OneSpan Sign Developers: OAuth Event Notification for Salesforce – Part 3

Duo Liang,

In the last two developer blogs, we walked through basic aspects of registering a connected app in Salesforce with OAuth settings enabled in Part 1 and then focused on managing a refresh token and update OneSpan Sign callback service in Part 2.

This third installment in our ongoing blog series will include a demo project showing how to implement a web service in Salesforce that functions as a callback listener. We’ll break the code into sections and test the entire workflow from transaction creation to receiving and processing notifications. 


To complete these procedures, make sure you have read the previous blogs in the series and completed the following tasks:

  • Register a Salesforce Connected App and enable Oauth2 authentication
  • Retrieve a refresh token for this app
  • Update OneSpan Sign Callback Service

Additionally, you will need to:

  • Download the sample code in this Code Share
  • (optional) Install OneSpan Sign APEX SDK and become familiar with its basic usage.

Set Up a Callback Listener

In this section, we will break down the sample code section by section. Follow the explanations below and adjust the code accordingly.

Essentially, we exposed an Apex class as a REST web service. The class definition looks like:

global with sharing class OssCallbackResource{
    global static void callback() {

We exposed a web service handling HTTP Post requests at “”. This URL is also known as the callback URL. 

Once a OneSpan Sign callback hits our method, the first thing is to parse the inbound JSON payload and to convert it to our own modelling.

        OssCallback ossCallback = (OssCallback)JSON.deserialize(RestContext.request.requestbody.tostring(),OssCallback.class);
        System.debug('Received callback: ' + RestContext.request.requestbody.tostring());

An example inbound payload appears as such:

  "@class": "com.silanis.esl.packages.event.ESLProcessEvent",
  "sessionUser": "0787be84-f095-44c7-ba00-787093df86fc",
  "packageId": "KHiRfOXgKK0gpVWwwpFOSNy6o34=",
  "message": null,
  "documentId": null

If the event name equals “PACKAGE_COMPLETE”, the transaction has been completed, you can handle it as per your business logic:


In our case, we would download all signed documents and the evidence summary to a document folder named “onespan”. Make sure you’ve created this folder, or you can simply adjust the code and store the files anywhere you see fit. 

Here we utilized OneSpan APEX SDK functions to facilitate the integration. If you have not installed the APEX SDK or if you are not familiar with its configuration or basic usage, refer to this guide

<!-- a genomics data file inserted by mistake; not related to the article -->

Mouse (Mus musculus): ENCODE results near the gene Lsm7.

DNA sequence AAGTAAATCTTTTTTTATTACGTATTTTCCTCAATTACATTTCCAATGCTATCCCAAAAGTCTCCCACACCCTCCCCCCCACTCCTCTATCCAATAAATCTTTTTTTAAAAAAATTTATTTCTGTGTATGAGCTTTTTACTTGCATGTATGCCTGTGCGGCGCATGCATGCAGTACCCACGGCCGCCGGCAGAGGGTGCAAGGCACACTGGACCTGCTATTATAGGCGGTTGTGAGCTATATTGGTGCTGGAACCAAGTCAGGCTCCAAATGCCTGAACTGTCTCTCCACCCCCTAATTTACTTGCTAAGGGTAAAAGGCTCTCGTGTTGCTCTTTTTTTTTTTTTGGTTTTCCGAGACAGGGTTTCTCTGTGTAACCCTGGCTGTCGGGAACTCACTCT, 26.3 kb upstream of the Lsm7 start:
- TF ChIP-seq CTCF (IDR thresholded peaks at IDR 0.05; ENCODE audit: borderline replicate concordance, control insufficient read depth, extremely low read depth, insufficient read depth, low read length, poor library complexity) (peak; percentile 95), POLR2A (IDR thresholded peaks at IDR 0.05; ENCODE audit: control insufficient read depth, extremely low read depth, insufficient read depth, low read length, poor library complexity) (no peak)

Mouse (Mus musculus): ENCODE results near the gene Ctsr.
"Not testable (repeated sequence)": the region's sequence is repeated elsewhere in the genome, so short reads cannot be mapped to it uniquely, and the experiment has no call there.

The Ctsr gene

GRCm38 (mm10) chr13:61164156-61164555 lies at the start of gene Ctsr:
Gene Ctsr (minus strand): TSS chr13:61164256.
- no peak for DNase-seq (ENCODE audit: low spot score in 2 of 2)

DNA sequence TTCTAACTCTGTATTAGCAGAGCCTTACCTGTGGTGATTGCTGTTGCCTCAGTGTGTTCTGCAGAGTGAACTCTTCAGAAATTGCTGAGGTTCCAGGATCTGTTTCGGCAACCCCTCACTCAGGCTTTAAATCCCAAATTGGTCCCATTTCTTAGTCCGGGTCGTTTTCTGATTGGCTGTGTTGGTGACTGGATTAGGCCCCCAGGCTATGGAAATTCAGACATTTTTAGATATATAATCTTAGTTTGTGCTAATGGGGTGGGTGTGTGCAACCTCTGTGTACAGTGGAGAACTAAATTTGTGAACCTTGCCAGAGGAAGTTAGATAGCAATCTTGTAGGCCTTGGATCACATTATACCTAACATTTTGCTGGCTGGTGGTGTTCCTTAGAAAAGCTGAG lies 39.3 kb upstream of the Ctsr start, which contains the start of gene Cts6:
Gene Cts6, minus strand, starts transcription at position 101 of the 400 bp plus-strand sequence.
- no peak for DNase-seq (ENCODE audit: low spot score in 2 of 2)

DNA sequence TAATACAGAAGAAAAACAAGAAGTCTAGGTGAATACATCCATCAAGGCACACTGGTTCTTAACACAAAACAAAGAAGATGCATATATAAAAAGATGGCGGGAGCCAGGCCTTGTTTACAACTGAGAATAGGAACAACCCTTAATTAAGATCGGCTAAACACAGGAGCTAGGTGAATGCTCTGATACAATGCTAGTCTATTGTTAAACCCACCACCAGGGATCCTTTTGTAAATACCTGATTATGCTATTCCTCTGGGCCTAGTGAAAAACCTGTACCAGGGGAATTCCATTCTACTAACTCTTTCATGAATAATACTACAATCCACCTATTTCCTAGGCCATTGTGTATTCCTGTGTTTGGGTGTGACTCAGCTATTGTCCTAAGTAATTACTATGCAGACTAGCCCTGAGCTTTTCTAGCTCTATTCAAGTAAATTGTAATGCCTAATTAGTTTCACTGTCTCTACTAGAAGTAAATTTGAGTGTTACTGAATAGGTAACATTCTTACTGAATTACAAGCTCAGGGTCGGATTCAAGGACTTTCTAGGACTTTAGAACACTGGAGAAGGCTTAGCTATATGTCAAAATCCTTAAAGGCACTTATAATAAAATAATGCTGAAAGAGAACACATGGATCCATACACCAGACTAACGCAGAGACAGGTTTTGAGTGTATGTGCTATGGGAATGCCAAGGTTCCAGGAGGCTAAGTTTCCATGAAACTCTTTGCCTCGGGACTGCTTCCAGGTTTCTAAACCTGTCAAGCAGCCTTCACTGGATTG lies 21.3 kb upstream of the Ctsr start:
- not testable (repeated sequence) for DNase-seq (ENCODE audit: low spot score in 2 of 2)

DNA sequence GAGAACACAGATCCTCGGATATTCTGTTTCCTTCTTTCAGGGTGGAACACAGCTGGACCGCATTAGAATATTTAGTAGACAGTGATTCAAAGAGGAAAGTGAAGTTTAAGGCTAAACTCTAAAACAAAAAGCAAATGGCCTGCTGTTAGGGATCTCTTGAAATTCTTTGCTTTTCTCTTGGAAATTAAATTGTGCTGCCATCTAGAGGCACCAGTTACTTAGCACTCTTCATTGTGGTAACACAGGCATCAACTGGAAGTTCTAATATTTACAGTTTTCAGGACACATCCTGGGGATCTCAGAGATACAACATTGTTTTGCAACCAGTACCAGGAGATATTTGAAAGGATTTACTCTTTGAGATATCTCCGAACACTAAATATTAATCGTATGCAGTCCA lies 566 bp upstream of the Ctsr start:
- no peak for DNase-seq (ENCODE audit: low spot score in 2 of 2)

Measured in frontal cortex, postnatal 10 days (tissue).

private static void downloadSignedDocuments(OssCallback ossCallback){
        OneSpanSDK sdk= new OneSpanSDK();
        OneSpanAPIObjects.Package_x pack = sdk.getPackage(ossCallback.packageId);

        List<Document> docs = new List<Document>();
        Folder folder = [select id from Folder where name='onespan' LIMIT 1]; 
        for(OneSpanAPIObjects.Document document: pack.documents){
            Blob response = sdk.downloadDocument(ossCallback.packageId,;                    
            Document doc = new Document();
            doc.Body = response;
            doc.FolderId =;
            doc.Name = + ' - ' +;
            doc.Type = 'pdf';
        //download evidence summary
        String auditString= sdk.getAudit(ossCallback.packageId);
        Document auditDoc= new Document();
        auditDoc.Body = EncodingUtil.base64Decode(auditString);
        auditDoc.FolderId =;
        auditDoc.Name = + ' - evidence summary';
        auditDoc.Type = 'pdf';
        for(Document doc: docs){
            insert doc;
            System.debug('Successfully download file: ' + doc.Name);
        insert auditDoc;   

That’s it! You are now ready to deploy to your own Salesforce environment.

Test the Code

Before our final test, update OneSpan Sign Callback Service and make sure:

  • your callback URL is correctly configured
  • you’ve at least fired the “PACKAGE_COMPLETE” event

In order to verify if our callback listener works as expected, we can simply create a transaction from sender portal or from any integration points as long as you’ve carried “data” > “origin” : “OSS” in the transaction JSON:


Before the next step, open the Salesforce developer console (In Salesforce > Click your name or the gear icon> Click Developer Console) and monitor the inbound calls in real time. 

Now you can finish signing this transaction. In your Salesforce developer console, you will notice that new log(s) come in almost at the same time. Double click on one of them and search “DEBUG”. This filters the logs and only displays the debug level messages we printed with System.debug() function.


Navigate to your Salesforce document folder, and you’ll find the signed documents and the evidence summary there.


This concludes today’s blog. By now, you should be able to implement and deploy a callback listener in Salesforce, properly configure the OneSpan Sign callback service, and test the code. 

If you have any questions regarding this blog or anything else concerning the integration of OneSpan Sign into your application, visit the Developer Community Forums. Your feedback matters to us!

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Duo Liang is a Technical Evangelist and Partner Integrations Developer at OneSpan where he creates and maintains integration guides and code shares, helps customers and partners integrate OneSpan products into their applications, and builds integrations within third party platforms.